Content Marketing: The Cliff Notes Approach to Editorial Calendars

9 Tactics To Create Content on Two Week Schedule

Derived from traditional print magazines and newspapers, an editorial calendar provides the organizational structure for content marketing. Editorial calendars can encompass your entire marketing plan or be specific to content marketing, social media and/or your blog.

To be done well, editorial calendars require time to assess the content you’ve composed to-date and tools to measure its effectiveness. These enable you to assess where you need content and what information resonates with your readers. From there, you can determine your content goals and create marketing personas and social media personas to guide your efforts before you dive into developing your editorial calendar.

The challenge, especially for marketers who need to sell the idea of content marketing into their organizations, is that working with longer time frames and milestones means expending time and political capital to persuade colleagues and bosses. The solution is to use a rolling two week editorial calendar instead of thinking ahead in terms of months, quarters and years.

As one attendee at my “Content Marketing Meets Social Media” keynote at the PRSA-Hampton Roads Chapter said, “I can incorporate a two week plan into my existing department meetings instead of trying to organize another set of meetings to get management buy-in regarding content marketing.” Working with a shorter time window changes the dynamic from “Should we do content marketing?” to “What will we develop in the next two weeks?” The bottom line is that once you start creating content, you’ll get proof that it works. [Check out Why Content Marketing is More Cost Effective Than Digital Advertising?]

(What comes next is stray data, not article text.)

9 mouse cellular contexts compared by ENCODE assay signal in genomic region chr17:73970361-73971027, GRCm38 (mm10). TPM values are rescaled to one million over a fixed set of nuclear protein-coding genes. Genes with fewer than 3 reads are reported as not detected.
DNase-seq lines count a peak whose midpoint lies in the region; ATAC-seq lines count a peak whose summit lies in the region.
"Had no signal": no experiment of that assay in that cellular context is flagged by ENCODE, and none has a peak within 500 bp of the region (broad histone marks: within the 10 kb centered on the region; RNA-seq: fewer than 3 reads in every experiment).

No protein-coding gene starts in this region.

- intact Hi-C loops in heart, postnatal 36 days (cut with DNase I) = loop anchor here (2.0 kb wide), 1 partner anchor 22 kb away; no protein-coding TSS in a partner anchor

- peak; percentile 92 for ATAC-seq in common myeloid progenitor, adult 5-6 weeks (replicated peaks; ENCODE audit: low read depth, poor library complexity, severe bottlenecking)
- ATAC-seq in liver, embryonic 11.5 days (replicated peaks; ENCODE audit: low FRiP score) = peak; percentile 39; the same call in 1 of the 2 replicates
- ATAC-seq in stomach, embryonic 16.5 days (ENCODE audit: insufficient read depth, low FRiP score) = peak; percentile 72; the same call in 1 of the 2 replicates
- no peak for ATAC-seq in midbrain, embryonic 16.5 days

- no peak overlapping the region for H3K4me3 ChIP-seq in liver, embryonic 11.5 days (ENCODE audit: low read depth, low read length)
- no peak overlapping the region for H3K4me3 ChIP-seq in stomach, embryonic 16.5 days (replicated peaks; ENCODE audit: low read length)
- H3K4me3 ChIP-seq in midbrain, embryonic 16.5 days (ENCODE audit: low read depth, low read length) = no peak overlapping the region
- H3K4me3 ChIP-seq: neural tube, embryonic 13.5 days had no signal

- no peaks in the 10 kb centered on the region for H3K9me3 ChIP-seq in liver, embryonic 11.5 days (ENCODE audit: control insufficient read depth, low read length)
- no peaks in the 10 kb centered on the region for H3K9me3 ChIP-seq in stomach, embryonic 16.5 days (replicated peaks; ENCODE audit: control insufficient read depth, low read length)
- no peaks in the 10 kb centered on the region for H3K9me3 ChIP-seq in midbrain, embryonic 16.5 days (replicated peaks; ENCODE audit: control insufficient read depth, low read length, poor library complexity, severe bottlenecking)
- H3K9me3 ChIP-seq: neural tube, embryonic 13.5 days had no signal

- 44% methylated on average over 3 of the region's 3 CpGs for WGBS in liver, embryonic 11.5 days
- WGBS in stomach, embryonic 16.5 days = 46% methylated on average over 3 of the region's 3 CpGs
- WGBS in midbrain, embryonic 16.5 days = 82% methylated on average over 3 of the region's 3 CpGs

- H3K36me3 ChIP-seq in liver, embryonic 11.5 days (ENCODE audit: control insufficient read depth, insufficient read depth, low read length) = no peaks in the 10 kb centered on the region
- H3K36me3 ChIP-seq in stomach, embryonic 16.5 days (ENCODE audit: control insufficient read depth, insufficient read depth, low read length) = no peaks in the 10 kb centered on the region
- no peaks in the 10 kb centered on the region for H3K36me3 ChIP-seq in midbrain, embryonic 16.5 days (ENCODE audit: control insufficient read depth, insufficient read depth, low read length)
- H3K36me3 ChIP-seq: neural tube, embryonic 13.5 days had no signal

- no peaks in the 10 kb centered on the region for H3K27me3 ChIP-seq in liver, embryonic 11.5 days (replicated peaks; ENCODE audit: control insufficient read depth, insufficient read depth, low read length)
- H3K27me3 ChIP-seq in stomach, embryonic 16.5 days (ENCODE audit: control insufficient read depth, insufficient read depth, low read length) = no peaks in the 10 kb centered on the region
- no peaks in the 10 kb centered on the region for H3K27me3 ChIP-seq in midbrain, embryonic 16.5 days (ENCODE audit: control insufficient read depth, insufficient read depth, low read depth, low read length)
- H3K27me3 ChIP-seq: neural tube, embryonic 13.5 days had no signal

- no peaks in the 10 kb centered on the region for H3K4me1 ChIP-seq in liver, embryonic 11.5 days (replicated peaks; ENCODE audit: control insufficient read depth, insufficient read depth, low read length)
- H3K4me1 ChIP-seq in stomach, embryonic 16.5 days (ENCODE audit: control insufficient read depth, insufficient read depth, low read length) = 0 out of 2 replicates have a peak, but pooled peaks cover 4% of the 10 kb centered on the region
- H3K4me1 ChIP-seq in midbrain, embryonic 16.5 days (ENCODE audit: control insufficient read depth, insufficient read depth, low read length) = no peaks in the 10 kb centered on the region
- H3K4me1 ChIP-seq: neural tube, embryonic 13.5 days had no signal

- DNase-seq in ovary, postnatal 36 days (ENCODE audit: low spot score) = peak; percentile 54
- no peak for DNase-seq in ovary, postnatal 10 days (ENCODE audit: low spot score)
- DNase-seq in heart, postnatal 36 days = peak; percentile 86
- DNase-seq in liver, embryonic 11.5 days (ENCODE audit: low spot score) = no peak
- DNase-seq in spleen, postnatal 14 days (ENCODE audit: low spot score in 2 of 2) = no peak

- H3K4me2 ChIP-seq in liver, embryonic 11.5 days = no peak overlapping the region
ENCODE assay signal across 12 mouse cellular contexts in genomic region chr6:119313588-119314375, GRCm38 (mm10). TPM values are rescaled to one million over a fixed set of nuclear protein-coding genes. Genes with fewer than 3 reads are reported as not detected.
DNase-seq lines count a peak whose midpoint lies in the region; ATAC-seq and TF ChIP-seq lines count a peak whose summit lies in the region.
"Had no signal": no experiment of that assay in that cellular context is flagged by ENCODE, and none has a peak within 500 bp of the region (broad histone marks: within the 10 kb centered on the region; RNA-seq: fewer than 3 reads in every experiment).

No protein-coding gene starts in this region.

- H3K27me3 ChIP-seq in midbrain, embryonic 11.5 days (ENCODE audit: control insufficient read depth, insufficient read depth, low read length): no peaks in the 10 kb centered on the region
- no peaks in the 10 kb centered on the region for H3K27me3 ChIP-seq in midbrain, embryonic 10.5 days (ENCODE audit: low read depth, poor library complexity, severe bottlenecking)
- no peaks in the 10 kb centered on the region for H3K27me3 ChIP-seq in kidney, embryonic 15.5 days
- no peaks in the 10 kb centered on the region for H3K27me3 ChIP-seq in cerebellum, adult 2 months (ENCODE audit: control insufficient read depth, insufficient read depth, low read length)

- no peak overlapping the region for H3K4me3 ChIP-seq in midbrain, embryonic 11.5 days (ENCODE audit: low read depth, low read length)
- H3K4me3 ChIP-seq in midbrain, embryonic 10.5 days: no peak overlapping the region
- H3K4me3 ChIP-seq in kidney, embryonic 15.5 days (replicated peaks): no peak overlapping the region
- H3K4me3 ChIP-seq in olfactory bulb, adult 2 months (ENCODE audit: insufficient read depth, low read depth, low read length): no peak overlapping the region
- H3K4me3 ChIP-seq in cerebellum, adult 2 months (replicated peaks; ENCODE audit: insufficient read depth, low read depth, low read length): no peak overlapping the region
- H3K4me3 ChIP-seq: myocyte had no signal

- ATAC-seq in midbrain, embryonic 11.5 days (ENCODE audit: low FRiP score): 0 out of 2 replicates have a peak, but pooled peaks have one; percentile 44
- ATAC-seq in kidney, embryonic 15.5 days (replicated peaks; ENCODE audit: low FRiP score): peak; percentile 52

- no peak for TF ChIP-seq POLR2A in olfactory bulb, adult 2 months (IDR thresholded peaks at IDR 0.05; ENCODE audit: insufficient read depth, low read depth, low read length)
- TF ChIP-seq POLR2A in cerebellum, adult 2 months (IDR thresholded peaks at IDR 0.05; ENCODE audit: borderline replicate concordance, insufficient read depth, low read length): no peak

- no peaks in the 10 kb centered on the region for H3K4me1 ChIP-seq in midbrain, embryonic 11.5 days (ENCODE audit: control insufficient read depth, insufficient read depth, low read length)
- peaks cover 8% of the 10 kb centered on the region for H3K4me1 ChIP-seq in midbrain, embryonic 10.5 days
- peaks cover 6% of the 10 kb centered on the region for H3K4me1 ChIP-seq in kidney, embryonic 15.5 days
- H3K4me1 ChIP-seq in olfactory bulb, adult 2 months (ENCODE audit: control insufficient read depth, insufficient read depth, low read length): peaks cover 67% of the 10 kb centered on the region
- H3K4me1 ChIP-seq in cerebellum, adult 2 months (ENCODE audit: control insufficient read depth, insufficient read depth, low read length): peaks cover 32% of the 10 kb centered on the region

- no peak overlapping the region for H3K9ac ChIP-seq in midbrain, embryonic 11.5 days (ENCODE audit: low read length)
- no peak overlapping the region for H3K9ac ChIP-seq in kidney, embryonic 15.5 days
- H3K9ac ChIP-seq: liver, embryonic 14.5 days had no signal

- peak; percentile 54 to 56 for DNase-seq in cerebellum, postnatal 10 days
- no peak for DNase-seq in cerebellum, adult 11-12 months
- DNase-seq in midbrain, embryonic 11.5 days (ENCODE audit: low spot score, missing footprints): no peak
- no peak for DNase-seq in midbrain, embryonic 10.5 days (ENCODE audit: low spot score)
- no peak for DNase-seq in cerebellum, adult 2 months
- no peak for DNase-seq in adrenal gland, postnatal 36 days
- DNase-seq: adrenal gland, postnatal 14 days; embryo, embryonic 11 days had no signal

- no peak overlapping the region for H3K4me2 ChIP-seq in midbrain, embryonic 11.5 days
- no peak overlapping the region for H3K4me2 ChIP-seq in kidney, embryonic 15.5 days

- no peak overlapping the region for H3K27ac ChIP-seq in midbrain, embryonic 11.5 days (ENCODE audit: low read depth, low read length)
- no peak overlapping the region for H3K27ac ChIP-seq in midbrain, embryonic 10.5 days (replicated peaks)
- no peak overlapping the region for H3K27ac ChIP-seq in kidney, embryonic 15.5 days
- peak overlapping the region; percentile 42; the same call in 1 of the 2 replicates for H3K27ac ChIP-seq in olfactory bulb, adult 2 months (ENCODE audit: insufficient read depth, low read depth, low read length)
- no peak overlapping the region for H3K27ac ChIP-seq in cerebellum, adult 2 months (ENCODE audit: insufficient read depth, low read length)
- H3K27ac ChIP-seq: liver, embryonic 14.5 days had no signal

Understand that a short-term content marketing planning tool tends to be tactical rather than strategic. This is less of an issue if you have an established marketing plan you can use as your overall framework.

What do you need for an effective abbreviated editorial calendar?

  1. Start with a set of seasonal events, significant content projects and related promotions. This information should already exist in your marketing plans. Use it. Remember your goal is to streamline your calendar process.
  2. Brainstorm regular columns or features. These articles can include current news in your category, how-tos, and customer of the week profiles. If you’re at a loss for ideas, answer customer questions since this information helps attract leads and close sales. (Bear in mind that blogging two answers a week yields fifty posts within six months.)
  3. Determine specifics. Craft column titles and assign each column a specific publication day within your two-week period.
  4. Add one-off articles on trending topics.  Use the short time frame to your advantage by focusing on evolving points of interest for your audience.
  5. Incorporate other content formats. Each piece should contain more than just text. Think photographs, video, audio, infographics and presentations. At a minimum, include a relevant image as eye-candy for your article. Use Flickr or other free resources to get good images.
  6. Optimize content for appropriate search terms. Focus each piece of content on one keyword phrase and include it in your title. Also, use one internal link and one external link.